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 Ann Coulter Reply


 March, 2008


 Ann Coulter - Republican Game Playing

It’s all in the Gamesmanship
By Al Owens

I know who Ann Coulter is rooting to win the presidency in November. Nobody.
This week, she wrote an entire column without mentioning her own fellow Republican John McCain. I know McCain is easy to overlook, but come on.
Then she splatters large helpings of sarcasm on Barack Obama and Hillary Clinton. To her, Obama is still B. Hussein Obama, and Clinton is still married to Bill Clinton. Coulter believes those are reasons enough to make potential voters hate them.

I’ll admit the 24 hour news cycle has been so fixated with the Hillary/Obama tug-of-war that on Tuesday night, when McCain stepped to the microphone to announce he’s the Republican presidential nominee, I’d forgotten what he looked like. A few of the many sentences he started with the words “My friends” served to help me remember who he is, and that I’m sorry I did.
But I’m still willing to wager that Coulter’s antipathy for McCain is a clumsy bit of gamesmanship. She’ll most likely sit at the altar of John McCain come summertime when she can claim she’s reconciled his previous call for amnesty for illegal aliens, because Ronald Reagan had given them amnesty too.

Talk radio flame thrower Rush Limbaugh is also playing games. He tried to convince Republican voters in Texas to cross-over and vote for Clinton in their primary election. That way, theorized Limbaugh, Republicans could help blunt Obama’s “momentum” and help build the growing hostilities between the two candidates.

Obama, as it turned out, got more Republican votes, than did Clinton.

Limbaugh had pled, in futility, for Texans to throw away their votes on Tuesday, so I convulsed into belly laughs the following day, when Florida’s Republican Governor (and staunch McCain supporter) Charlie Crist held a news conference to extol the virtues of the vote.

I sure wish those Republicans would get their cheesy gambits straight.

Crist implored the Democratic Party to count the delegates who’d been chosen as the result of the January 29th Florida Primary. I think I spotted tears running down his cheeks, while I heard a distinct quiver in his voice, as he dropped that old “sanctity of the vote” drivel on reporters.
The last thing we all need is for a Florida governor to lecture us on the virtues of counting Democrat’s votes. Where was this guy in 2000?

Crist gave his emotional civics lesson about how the Democrats are “silencing the voices of 5,163,271 Americans," as if anybody watching isn’t smart enough to figure out that he’s really trying to help McCain by further driving a wedge between the Clinton and Obama camps.

Crist, however, shares part of the blame for his state’s delegates going uncounted. He signed the very bill that moved up Florida’s primary election – despite Democratic and Republican rules that rendered those votes null and void.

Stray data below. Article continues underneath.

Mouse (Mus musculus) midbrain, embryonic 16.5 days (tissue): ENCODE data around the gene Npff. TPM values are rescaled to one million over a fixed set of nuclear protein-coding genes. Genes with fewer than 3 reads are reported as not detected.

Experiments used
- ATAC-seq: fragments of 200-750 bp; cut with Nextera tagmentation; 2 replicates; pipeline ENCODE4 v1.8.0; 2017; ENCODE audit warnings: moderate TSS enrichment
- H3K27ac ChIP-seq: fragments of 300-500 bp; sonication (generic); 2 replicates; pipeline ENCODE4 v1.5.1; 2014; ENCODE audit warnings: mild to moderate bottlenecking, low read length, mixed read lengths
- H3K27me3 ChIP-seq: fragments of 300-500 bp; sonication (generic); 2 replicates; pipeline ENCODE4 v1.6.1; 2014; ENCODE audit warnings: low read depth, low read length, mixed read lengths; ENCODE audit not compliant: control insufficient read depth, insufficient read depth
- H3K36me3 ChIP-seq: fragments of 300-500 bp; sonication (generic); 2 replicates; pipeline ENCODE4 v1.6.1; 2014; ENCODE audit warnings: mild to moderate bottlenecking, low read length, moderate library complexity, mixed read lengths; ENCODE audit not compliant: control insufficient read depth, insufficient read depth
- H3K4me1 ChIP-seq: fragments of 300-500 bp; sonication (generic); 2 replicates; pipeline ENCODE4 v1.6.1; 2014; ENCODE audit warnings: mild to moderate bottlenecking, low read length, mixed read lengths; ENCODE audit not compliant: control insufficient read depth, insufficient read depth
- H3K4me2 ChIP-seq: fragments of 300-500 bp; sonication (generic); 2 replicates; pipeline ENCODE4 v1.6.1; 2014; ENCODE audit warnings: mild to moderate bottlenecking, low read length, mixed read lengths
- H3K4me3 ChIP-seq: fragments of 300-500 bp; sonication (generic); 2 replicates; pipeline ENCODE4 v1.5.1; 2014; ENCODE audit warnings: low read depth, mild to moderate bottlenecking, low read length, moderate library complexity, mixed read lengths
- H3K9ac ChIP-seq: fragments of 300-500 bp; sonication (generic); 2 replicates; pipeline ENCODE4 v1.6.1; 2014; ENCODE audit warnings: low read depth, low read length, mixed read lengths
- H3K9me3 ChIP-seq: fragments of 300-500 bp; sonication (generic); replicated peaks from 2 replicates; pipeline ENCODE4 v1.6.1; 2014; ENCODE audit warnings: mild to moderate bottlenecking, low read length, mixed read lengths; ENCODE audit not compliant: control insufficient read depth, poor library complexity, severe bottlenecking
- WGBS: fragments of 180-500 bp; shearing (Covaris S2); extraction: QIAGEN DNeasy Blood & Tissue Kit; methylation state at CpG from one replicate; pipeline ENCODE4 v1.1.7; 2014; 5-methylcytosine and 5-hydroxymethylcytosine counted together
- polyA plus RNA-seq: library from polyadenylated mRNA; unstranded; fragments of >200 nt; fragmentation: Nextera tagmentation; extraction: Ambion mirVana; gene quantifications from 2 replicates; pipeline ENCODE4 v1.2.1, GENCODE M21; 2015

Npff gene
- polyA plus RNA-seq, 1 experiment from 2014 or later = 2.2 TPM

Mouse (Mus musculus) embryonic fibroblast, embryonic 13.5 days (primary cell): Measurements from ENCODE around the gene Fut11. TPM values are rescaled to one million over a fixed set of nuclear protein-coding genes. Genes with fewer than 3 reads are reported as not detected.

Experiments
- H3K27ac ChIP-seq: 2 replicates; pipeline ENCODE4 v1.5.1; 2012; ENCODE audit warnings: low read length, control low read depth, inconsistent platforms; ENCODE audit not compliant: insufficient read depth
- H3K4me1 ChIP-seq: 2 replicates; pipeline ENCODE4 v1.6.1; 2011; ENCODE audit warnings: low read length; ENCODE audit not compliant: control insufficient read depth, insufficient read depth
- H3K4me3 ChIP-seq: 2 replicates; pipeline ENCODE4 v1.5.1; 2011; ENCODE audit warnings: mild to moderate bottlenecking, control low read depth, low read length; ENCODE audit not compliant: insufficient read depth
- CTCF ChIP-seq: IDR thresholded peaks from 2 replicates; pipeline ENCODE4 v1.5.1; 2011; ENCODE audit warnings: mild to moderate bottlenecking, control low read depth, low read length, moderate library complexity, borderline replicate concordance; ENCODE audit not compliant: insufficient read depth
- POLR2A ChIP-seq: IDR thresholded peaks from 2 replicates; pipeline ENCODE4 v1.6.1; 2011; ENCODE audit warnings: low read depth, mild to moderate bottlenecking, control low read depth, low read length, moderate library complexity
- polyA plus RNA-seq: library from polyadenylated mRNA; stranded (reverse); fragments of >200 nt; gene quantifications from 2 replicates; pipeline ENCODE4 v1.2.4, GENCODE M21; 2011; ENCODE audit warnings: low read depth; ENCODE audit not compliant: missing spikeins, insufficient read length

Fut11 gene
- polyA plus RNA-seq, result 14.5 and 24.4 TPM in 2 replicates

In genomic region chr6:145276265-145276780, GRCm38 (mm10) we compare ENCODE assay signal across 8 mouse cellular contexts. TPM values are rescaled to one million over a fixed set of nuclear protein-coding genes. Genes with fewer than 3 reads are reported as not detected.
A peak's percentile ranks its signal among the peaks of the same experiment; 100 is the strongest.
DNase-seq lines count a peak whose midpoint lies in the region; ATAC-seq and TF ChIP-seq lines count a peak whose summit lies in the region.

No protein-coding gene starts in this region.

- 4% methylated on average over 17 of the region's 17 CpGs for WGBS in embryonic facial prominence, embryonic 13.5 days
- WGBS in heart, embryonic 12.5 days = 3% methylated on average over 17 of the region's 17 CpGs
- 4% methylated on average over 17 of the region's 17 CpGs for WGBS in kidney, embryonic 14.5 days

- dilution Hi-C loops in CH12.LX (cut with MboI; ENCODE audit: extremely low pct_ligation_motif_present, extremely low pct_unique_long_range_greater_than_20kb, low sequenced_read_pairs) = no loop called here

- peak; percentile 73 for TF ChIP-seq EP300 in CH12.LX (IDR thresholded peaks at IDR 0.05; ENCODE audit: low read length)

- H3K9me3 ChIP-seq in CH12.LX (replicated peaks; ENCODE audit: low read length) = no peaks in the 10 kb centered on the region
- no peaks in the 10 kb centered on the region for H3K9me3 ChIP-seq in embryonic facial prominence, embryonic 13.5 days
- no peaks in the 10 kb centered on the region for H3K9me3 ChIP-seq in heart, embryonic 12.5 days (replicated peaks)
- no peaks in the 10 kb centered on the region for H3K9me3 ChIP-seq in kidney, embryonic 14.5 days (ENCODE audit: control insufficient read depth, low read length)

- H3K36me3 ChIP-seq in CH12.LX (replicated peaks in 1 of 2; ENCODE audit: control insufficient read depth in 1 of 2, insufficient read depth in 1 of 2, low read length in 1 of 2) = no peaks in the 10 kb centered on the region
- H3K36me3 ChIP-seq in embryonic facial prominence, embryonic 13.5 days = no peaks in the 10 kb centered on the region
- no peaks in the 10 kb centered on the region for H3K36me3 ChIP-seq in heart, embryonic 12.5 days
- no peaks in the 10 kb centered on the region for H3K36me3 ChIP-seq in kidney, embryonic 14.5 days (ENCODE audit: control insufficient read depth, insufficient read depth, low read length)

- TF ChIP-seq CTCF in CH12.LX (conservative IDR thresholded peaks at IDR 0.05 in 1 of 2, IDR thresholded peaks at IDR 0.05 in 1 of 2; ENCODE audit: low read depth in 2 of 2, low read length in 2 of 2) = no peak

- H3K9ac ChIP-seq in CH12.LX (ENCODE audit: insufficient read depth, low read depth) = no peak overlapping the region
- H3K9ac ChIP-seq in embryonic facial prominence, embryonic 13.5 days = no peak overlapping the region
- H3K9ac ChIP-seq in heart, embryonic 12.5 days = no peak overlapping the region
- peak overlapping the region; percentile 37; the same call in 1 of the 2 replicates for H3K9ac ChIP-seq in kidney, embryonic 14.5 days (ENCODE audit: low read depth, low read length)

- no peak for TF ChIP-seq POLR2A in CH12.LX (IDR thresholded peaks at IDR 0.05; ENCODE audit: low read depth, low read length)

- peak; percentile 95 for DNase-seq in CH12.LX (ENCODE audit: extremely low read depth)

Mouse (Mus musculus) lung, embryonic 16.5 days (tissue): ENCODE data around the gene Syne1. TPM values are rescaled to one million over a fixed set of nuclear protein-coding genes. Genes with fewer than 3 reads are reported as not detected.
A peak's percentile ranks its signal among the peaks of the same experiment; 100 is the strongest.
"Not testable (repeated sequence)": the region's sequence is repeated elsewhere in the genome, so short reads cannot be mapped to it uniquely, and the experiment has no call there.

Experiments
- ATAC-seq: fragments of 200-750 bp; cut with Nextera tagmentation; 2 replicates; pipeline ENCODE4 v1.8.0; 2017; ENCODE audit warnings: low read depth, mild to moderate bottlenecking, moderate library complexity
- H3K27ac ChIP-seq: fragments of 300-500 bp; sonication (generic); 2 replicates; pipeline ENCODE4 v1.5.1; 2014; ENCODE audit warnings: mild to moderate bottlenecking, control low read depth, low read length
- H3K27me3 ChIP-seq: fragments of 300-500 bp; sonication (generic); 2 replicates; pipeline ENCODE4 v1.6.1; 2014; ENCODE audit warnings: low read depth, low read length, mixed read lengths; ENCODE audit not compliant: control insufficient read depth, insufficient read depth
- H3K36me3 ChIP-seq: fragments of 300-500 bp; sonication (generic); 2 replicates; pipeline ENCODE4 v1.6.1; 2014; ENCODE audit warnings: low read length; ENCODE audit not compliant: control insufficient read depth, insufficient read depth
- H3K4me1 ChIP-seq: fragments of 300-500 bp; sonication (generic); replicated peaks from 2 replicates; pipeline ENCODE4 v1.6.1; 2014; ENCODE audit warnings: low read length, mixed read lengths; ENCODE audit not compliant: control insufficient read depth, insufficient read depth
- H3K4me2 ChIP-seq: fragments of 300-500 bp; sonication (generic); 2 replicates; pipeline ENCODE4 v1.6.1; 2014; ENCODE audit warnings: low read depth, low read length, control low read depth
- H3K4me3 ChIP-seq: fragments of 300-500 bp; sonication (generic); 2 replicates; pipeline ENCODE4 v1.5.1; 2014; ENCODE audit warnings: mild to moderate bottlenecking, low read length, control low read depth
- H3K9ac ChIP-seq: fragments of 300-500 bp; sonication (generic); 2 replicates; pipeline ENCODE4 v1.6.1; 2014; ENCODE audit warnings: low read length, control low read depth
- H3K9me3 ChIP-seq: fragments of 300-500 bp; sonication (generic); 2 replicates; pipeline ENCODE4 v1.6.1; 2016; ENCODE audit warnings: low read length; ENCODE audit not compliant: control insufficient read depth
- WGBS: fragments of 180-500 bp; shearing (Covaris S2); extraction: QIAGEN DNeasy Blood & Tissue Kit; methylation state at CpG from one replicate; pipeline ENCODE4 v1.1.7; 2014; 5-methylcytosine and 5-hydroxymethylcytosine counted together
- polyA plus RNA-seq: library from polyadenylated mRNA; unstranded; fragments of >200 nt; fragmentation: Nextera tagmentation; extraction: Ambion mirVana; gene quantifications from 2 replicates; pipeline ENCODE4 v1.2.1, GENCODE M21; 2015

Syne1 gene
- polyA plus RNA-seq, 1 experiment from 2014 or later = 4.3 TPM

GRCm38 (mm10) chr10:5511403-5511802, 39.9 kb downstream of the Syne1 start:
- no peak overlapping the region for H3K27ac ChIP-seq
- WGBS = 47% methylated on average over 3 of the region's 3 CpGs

Yet, the Republicans aren’t alone in playing such games. Michigan’s Democratic governor and Clinton partisan, Jennifer M. Granholm, wants her state’s delegates counted too. Part of those five million votes Crist is talking about are votes that resulted from the Michigan’s January 15th primary election in which Clinton “eked” out a victory, because she was the only major candidate on the ballot.
Of course Granholm wants those 156 delegates seated at the Democratic National Convention, because Obama didn’t get a single Michigan vote.

Her invocation of the founding fathers in the delegate fight, while as transparent as Crist’s, isn’t as quite devious as his is.

Granholm, at least, is just being a cheerleader for her candidate. Crist is simply trying to muddy the Democratic Party’s nominating process.

Neither is it, to this point, being taken very seriously by the news media. The tears had barely been wiped from Crists’ face, when the cable news networks went back to covering cats up trees in Dubuque.

There were a few relevant breaking news stories of note on Wednesday.
George W. Bush and John McCain appeared together for a photo-op at the White House. Bush officially endorsed McCain. They embraced. They smiled. They laughed. They pledged their mutual admiration. They even managed to construct a simple sentence between them. For Republicans, it must have been an event that conjured up fond memories of The Bobbsey Twins.

Both Democratic challengers will most likely use that as a priceless opportunity to show Bush and McCain are really joined at the political hip in their upcoming campaign ads.

Limbaugh, sensing nobody is paying any attention to his call for Republicans to waste their votes in Texas, used part of his program on Wednesday and Thursday to hatch a brand new strategy. He’s trying to convince his listeners that the so-called “dream team” featuring an Obama/Clinton ticket (or the other way around) can’t possibly win. “You've got a woman and a black for the first time ever on the Democrat ticket. Ahem. They don't have a prayer," he told them.

Where’s the gamesmanship there? He’s really trying to pretend that a presidential ticket comprised of a black man and a white woman, doesn’t scare him to death.